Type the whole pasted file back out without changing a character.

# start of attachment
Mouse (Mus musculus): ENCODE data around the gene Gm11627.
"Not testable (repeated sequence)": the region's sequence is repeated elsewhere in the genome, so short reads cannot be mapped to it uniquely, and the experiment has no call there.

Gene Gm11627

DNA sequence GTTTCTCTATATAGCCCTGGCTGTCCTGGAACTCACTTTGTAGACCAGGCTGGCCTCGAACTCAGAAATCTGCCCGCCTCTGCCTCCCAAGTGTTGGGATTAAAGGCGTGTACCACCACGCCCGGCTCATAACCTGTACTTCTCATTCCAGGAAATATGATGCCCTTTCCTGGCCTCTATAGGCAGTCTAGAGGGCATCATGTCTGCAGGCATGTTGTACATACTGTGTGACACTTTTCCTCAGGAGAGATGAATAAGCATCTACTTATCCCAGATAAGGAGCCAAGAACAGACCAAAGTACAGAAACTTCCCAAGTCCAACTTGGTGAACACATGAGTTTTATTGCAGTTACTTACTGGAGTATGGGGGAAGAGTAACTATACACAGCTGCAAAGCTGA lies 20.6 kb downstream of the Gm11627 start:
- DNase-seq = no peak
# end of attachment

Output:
Mouse (Mus musculus): ENCODE data around the gene Gm11627.
"Not testable (repeated sequence)": the region's sequence is repeated elsewhere in the genome, so short reads cannot be mapped to it uniquely, and the experiment has no call there.

Gene Gm11627

DNA sequence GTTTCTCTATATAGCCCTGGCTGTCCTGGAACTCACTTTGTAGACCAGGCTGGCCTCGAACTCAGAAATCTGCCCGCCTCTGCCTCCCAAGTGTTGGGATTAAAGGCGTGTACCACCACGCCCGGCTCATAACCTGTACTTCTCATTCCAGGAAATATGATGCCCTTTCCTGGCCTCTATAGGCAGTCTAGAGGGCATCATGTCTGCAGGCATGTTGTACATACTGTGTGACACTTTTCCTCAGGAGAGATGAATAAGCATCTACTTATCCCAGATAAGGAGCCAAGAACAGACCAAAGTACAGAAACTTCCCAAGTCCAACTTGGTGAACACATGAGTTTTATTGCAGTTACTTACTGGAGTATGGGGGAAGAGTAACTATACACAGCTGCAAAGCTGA lies 20.6 kb downstream of the Gm11627 start:
- DNase-seq = no peak